The French call it “coup de foudre,” a bolt out of the blue, inspiring love at first sight. Words cannot explain it. Theories cannot predict it. It’s the kind of love that surpasses understanding, inspires courageous acts, and captures the human heart for eternity.
Charismatic, the chestnut son of Preakness winner Summer Squall, would, in the flash of an unprecedented, unexpected instant during that summer, capture our hearts forever.
The world was thirsty for leadership in 1999, and here in America, we were certainly hungry for love. As a society, we often look to our human athletes, both college and professional, for leadership examples – especially when we feel lost or in need of inspiration.
But it would be our thoroughbreds that year, jolting us from the complacency and doubt of our disappointments and hardships, electrifying us as if they, themselves were holding the paddles and pushing the button to get our hearts beating once again.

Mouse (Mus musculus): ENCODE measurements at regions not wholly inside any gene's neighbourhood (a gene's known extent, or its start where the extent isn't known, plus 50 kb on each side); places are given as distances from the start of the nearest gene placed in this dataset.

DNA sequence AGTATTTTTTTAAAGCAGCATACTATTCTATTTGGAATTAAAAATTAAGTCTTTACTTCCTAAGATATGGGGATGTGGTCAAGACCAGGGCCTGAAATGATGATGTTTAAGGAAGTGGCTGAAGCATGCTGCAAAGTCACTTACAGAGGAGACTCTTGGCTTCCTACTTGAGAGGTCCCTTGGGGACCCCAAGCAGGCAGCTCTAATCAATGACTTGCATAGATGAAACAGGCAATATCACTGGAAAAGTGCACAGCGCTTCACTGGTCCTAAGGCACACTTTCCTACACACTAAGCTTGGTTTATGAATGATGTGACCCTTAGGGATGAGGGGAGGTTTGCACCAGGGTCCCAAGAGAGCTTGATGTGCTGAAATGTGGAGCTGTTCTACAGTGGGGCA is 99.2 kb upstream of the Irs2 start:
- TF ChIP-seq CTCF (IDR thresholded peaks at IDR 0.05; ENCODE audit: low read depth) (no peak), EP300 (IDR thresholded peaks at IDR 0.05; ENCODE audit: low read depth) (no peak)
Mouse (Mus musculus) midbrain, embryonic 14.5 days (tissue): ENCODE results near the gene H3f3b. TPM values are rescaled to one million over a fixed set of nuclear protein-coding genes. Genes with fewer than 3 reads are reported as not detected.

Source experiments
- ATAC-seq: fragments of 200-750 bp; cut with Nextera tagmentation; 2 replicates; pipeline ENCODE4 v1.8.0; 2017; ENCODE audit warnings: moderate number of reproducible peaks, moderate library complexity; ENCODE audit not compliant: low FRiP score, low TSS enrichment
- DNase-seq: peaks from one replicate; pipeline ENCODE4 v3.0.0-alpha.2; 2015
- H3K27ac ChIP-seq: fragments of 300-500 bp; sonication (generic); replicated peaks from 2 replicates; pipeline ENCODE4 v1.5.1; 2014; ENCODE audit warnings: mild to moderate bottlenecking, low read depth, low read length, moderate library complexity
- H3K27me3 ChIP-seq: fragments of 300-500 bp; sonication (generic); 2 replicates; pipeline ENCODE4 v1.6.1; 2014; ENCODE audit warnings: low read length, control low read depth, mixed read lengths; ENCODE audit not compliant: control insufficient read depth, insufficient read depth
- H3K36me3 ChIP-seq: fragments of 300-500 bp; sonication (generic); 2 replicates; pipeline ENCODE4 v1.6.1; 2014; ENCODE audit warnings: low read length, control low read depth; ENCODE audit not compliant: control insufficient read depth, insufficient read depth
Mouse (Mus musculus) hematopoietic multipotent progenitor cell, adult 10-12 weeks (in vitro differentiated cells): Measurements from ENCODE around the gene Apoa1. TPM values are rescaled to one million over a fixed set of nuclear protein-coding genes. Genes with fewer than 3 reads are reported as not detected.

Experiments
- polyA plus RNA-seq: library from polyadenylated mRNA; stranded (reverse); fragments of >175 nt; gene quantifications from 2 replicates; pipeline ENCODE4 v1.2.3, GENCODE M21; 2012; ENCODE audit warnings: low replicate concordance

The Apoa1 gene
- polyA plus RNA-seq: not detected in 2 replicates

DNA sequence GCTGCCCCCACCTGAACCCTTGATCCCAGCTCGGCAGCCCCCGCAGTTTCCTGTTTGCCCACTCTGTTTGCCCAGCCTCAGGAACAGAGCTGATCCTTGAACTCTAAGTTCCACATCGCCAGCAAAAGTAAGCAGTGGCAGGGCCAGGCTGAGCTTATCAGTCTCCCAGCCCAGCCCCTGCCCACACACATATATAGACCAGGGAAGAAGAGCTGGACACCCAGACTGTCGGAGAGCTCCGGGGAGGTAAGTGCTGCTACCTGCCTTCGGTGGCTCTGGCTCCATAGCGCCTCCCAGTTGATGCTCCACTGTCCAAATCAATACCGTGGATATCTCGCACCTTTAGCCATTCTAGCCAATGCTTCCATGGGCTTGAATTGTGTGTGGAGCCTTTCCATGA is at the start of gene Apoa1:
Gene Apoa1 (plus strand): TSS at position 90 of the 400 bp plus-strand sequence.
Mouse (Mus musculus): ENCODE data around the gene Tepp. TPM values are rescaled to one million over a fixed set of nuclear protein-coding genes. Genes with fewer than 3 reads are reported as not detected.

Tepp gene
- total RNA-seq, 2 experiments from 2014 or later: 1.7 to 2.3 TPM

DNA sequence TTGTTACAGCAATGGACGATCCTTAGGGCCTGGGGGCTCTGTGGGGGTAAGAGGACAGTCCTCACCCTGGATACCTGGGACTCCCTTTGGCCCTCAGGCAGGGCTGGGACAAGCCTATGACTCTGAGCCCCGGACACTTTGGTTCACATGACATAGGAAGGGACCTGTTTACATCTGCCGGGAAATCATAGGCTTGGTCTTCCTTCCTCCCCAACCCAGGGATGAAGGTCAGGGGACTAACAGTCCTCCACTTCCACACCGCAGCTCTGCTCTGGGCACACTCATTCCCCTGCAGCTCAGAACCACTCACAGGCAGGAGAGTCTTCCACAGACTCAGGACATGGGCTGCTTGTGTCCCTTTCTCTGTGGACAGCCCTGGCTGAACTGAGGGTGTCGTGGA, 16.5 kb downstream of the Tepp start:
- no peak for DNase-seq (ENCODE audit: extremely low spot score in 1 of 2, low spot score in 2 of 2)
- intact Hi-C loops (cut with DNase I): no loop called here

In 1999, our dominant sports heroes were retiring from competition across the board: Wayne Gretzky… John Elway… Michael Jordan. Our nation’s President would be eventually acquitted of impeachment, but not before an arduous and emotionally divisive trial that further fragmented our political and personal views. A professional wrestler was sworn in to political office for the first time, and the coveted symbol of our nation’s best representation of college football achievement—the Heisman Trophy—was auctioned off to help its one-time recipient pay for his murder trial debts. We were disconnected from our hearts and outwardly at war with our convictions.